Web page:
Here's a little gem that's pretty common in garden centres and DIY stores. It's Dryopteris erythrosora, or the Buckler fern. I don't know why it's called the Buckler fern. It looked rather sorry for itself when I bought it (the photo above was soon after I'd potted it up), although a couple of deep red fronds were on the brink of unfurling.
It looks better now (although I realised once I'd already decided I was jolly well writing about it today that I don't have a great photo of it), and is tucked behind the Wollemia in a nice shady part of the garden.
The redness of the fronds (although really they're more a coppery brown) is obvious against the Matteuccia struthiopteris behind it. And it brings a bit of colour to the garden (dirty bronze is a colour!).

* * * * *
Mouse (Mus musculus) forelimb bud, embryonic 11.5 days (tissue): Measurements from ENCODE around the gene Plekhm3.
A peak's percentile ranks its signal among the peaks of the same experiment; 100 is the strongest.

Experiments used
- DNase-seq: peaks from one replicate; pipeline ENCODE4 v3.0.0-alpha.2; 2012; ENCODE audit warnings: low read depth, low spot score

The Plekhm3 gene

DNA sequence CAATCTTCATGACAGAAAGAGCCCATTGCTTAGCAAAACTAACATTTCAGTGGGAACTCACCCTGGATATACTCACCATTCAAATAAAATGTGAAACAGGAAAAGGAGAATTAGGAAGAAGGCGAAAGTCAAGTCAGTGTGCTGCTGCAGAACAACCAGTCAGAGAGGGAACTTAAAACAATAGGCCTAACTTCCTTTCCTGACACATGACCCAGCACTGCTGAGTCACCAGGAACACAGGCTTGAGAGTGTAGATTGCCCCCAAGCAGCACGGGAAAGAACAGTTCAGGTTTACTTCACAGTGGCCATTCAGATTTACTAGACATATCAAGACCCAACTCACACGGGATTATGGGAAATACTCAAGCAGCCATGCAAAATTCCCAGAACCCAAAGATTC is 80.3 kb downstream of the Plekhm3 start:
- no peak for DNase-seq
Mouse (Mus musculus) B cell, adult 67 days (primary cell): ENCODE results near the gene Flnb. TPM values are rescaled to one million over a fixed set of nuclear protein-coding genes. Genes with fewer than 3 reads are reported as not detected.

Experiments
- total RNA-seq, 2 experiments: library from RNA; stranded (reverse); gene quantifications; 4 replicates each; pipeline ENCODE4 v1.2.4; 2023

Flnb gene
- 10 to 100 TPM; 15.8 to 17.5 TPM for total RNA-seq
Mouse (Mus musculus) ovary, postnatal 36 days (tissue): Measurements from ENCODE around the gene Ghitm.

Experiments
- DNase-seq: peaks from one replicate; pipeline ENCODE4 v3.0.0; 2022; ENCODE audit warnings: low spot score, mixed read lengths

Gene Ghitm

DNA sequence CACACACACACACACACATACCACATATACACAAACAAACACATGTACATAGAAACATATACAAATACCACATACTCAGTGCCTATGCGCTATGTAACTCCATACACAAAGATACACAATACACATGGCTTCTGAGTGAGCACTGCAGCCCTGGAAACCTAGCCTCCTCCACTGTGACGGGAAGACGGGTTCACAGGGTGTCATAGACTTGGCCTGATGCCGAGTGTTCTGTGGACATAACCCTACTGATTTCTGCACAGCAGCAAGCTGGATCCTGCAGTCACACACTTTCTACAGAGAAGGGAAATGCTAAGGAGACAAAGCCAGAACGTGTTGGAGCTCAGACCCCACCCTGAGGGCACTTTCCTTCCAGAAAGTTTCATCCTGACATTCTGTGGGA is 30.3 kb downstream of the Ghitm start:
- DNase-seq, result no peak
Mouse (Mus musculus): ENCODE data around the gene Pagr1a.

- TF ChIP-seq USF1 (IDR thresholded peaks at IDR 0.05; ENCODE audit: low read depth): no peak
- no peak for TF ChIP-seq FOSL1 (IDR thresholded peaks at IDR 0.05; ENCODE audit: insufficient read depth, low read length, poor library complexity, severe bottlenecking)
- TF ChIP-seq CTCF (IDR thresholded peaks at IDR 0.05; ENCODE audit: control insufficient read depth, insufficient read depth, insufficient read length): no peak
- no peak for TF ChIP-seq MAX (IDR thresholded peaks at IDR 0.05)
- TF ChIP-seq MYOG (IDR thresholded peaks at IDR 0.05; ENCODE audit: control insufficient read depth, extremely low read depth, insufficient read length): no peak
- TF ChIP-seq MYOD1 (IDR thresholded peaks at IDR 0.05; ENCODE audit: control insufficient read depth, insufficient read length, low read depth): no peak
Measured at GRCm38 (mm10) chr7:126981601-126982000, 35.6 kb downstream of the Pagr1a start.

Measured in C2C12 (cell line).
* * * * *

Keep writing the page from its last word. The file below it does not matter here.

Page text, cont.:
Now, I'm sure I saw somewhere (and I'm really sorry to whoever wrote this - I've looked through my feeds and I can't find the original post, so please comment and link to the post if I've unwittingly plagiarised you) that a certain cycad species throws up brown young leaves, which turn green as they mature, and the writer concerned wondered if this was an adaptation to avoid predation until the leaves were established, since brown would look less hospitable to grazers.
Since the Dryopteris leaves are brown when young and turn green as they mature, the same effect could be achieved. Yay - convergent evolution in ferns and cycads!